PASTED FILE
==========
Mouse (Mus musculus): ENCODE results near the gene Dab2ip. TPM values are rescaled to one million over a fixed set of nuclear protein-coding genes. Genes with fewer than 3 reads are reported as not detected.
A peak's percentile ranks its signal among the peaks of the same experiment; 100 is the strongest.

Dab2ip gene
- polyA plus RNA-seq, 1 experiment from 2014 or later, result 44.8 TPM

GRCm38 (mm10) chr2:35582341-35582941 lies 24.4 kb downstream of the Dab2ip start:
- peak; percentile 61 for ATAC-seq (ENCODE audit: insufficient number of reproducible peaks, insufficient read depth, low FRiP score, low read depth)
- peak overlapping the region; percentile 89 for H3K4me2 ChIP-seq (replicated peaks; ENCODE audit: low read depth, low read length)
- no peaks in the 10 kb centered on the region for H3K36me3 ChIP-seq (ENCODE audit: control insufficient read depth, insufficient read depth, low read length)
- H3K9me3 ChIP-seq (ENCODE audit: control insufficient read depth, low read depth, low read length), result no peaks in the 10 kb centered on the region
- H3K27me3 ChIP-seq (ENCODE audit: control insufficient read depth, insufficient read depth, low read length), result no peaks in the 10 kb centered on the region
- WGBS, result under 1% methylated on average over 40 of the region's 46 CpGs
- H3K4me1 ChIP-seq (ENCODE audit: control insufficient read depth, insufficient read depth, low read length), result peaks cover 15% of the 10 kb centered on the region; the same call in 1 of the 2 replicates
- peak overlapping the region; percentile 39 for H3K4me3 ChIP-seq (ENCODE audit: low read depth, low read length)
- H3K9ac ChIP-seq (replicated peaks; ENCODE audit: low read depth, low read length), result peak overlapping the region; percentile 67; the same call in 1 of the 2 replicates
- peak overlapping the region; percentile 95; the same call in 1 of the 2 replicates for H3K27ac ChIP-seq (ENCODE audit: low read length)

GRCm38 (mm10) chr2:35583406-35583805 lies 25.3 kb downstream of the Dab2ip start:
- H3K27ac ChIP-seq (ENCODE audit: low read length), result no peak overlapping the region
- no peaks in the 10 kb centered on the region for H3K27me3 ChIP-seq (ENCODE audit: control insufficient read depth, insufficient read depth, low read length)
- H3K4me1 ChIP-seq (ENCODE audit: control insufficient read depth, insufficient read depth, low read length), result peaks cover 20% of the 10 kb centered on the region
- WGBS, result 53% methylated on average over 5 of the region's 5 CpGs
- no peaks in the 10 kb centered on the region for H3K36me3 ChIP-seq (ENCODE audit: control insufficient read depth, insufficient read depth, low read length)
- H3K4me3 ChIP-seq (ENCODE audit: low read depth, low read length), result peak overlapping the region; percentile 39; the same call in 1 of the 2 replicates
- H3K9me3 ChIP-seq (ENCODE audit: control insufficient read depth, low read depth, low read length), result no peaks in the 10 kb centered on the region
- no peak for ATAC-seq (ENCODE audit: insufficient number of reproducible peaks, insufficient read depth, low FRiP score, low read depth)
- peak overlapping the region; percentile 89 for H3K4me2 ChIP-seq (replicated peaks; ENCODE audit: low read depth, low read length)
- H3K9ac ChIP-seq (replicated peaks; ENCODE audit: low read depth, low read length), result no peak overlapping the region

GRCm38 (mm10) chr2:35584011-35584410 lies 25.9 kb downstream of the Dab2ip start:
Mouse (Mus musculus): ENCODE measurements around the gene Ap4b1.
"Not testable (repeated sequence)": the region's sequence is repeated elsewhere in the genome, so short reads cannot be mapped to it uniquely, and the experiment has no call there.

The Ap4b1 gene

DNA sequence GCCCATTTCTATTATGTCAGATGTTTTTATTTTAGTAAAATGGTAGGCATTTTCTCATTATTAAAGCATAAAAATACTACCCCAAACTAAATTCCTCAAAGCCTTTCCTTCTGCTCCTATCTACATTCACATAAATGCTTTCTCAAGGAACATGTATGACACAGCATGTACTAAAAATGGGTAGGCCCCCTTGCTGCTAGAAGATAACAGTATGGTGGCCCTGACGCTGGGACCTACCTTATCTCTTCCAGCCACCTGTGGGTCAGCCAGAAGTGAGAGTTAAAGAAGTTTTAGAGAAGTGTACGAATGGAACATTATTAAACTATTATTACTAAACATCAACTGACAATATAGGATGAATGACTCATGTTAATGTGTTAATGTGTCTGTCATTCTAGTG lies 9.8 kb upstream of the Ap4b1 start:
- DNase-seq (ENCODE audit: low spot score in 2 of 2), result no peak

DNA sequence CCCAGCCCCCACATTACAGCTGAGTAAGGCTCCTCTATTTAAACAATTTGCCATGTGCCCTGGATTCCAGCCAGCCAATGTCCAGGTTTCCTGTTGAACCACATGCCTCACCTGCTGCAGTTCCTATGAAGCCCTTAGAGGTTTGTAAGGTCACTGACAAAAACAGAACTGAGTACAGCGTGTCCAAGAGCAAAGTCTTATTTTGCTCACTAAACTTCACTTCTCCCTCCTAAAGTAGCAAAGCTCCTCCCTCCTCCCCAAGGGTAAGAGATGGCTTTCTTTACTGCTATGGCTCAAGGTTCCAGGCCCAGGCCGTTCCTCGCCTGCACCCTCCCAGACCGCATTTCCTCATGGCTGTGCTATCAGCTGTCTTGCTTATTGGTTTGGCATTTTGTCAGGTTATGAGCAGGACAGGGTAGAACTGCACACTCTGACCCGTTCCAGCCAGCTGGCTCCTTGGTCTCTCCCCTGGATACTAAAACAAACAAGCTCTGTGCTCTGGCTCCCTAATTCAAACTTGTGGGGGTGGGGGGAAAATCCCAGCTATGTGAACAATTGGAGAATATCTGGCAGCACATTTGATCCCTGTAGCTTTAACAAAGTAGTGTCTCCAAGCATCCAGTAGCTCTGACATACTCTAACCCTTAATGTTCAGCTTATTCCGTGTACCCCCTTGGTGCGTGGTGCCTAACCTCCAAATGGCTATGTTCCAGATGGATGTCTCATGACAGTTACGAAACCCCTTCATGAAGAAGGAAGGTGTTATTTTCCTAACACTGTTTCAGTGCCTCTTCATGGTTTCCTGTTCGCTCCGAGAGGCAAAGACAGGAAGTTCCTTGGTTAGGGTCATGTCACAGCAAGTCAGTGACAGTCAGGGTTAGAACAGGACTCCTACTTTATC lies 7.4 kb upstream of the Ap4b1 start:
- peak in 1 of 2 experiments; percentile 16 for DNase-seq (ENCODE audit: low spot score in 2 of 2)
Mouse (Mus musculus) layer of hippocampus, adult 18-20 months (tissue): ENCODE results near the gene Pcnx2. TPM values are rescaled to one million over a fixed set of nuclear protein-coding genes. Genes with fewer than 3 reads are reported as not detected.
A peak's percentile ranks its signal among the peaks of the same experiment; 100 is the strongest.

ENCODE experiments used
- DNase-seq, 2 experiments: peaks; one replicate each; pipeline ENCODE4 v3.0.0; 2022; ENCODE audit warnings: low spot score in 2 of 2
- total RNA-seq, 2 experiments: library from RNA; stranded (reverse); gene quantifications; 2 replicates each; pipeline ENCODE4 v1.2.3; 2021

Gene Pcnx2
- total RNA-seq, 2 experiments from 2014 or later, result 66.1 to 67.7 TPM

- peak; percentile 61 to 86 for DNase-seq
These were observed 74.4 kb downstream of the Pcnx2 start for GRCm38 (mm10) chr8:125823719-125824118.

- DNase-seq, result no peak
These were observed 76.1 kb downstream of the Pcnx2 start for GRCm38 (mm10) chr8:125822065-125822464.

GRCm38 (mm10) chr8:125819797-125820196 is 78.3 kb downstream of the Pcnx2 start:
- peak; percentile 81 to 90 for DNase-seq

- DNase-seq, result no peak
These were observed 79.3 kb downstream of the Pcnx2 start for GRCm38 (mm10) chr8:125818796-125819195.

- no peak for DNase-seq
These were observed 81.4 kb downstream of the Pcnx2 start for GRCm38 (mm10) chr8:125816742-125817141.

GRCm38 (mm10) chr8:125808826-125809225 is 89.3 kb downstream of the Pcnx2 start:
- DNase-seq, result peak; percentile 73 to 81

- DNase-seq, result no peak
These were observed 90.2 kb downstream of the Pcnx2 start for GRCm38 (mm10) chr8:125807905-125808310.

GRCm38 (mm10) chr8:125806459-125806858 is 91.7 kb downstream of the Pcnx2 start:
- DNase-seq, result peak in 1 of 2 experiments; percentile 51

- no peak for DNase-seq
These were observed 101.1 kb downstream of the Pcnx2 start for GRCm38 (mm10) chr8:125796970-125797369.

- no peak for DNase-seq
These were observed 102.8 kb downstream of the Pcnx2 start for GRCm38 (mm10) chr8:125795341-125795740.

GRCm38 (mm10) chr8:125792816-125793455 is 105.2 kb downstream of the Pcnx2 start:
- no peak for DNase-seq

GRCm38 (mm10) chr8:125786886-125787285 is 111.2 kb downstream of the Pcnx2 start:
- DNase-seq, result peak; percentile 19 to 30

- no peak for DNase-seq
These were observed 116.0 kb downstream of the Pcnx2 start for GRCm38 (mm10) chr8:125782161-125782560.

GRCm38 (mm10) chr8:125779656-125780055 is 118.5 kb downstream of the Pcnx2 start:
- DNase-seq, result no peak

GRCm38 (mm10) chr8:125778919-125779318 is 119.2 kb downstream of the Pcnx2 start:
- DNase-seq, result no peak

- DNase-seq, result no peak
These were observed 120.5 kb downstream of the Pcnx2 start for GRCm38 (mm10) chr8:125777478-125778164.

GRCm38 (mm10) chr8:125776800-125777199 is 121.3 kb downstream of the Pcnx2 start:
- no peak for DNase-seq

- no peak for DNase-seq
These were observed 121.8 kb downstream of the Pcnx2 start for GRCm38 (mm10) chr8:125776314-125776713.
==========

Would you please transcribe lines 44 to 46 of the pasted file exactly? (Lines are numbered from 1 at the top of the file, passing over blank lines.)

- DNase-seq, result no peak
These were observed 76.1 kb downstream of the Pcnx2 start for GRCm38 (mm10) chr8:125822065-125822464.

GRCm38 (mm10) chr8:125819797-125820196 is 78.3 kb downstream of the Pcnx2 start: